Director, Washington State Office of Rural Health
How did you get to where you are now?
I have a Master’s in Counseling Psychology and got into healthcare on an inpatient psychiatric unit where I worked for 14 years. The hospital was doing Total Quality Management and I ended up working another eight years in quality improvement at a semi-tertiary center that served five rural counties. I tried my own business for a few years doing consulting, writing and photography. I’ve now been with the Washington State Department of Health (DOH) since 2009 and in my current position for two years. In my first six years at the DOH, I ran statewide and regional PCMH collaboratives. The last one was in a rural area, which got me very hooked!
What is the most important thing you are working on right now?
We are getting ready to launch a palliative care integration project with the idea that no rural community can stand up a free-standing palliative care service. We’re working on a Project ECHO type service of case consultation and exploring the feasibility of using board certified palliative care to provide direct patient telemedicine to rural communities. We want to create rural Centers of Excellence and integrate a training and technical assistance package to clinical teams to help with the culture change and how to think differently about this aspect of care. The overall goal is to minimize the use of long-term care beds and decrease transfers to tertiary centers for people who are not going to get better. We want to help people stay in their communities for care so they have the support of loved ones, which everybody needs when they are vulnerable and sick. We also consider site visiting as one of the most important things we do. Rural constituents would say we are visible and attentive and that we show we care by going to them.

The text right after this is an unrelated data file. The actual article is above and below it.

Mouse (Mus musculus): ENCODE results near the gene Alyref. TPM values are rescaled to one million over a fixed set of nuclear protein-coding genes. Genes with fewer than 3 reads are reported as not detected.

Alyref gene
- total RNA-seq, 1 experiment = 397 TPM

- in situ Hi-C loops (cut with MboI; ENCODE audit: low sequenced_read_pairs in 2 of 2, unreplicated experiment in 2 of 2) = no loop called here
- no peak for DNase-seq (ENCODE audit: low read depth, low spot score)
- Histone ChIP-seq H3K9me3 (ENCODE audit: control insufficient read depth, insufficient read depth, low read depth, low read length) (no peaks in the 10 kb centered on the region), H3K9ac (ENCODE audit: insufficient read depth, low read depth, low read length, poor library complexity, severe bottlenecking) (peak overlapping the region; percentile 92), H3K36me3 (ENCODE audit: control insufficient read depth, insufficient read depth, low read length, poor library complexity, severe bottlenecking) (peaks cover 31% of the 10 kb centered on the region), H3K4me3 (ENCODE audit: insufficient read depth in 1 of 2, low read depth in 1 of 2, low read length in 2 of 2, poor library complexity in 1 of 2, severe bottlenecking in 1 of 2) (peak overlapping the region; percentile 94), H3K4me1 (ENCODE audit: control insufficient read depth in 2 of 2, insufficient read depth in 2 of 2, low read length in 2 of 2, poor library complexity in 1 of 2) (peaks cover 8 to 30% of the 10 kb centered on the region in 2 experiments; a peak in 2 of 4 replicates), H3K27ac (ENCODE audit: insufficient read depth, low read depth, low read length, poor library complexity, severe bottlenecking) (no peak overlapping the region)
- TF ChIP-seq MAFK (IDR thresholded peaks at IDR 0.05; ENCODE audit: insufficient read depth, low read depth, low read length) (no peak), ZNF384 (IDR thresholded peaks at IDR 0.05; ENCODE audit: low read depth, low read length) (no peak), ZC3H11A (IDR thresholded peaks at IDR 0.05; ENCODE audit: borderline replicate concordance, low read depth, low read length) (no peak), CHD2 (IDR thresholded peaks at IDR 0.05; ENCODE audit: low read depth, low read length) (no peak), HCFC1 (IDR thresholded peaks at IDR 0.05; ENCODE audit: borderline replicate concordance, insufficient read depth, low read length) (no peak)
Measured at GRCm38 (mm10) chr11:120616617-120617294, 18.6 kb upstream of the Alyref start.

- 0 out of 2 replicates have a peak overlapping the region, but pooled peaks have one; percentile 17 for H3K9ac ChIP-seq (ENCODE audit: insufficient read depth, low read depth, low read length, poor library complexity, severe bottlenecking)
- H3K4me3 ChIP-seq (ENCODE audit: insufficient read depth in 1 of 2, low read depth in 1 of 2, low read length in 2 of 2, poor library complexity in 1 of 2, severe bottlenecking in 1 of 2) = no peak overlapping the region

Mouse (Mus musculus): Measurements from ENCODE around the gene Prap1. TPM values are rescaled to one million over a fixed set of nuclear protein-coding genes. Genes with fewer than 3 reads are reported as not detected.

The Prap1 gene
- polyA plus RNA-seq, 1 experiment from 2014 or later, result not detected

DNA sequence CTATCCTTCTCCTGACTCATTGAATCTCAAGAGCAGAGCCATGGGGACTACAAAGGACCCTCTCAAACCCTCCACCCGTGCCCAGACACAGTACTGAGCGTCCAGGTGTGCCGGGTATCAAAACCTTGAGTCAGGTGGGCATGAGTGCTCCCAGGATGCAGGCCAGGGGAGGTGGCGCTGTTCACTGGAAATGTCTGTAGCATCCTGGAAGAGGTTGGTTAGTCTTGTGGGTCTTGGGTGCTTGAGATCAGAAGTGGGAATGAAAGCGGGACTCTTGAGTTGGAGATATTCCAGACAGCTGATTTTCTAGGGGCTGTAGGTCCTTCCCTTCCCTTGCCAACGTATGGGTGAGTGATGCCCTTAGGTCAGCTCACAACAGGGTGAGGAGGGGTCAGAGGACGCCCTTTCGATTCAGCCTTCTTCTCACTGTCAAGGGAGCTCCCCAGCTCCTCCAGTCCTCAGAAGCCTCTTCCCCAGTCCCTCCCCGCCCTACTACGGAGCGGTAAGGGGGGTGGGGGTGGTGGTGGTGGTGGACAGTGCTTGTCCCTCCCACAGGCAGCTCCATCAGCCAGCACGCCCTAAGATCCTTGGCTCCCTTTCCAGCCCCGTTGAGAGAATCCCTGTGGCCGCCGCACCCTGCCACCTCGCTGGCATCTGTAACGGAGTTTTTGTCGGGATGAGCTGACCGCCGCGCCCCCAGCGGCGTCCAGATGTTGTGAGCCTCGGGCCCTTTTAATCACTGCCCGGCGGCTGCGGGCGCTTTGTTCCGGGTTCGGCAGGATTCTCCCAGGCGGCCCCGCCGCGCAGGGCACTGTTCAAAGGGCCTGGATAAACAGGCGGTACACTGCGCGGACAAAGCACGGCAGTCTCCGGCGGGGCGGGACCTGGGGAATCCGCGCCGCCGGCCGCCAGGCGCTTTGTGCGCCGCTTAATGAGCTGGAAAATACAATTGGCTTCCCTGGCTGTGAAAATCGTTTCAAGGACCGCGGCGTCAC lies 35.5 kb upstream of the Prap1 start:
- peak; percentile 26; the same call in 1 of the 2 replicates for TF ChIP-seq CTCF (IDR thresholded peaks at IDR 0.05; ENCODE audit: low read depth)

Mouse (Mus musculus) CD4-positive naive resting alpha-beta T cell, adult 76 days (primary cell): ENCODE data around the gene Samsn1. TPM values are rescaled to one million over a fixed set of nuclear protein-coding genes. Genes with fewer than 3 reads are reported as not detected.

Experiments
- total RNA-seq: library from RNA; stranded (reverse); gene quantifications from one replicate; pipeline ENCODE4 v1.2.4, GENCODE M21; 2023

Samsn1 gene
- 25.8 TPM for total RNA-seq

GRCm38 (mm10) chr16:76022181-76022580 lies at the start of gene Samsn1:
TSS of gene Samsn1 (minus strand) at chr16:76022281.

What are some great things about rural health in your state?
We are a super diverse state with strong leadership and a lot of wonderful supports out there. We have only had one CAH closure. The University of Washington Research Center is near to us and we get a lot of interaction with the researchers. We also have strong partnerships with the Hospital Association and the Washington Resources Group, which is made up of the DOH, our Primary Care Association and both AHECs. We meet and lay out a calendar of residency visitations and canvas every residency across the state.
You recently hired new staff. What skill sets do SORH staff need?
I look for a sense of passion and empathy for rural communities. I look for staff who get along with others and are resilient when faced with a challenge. Instead of saying something’s too big and we can never get it done, what can we say “yes” to? We are a relatively new team, which gives us the ability to see things in a new way and make changes thoughtfully and with respect for how things have been done. We can step away from “we’ve always done it this way” and really try some new things. They are all very dedicated professionals.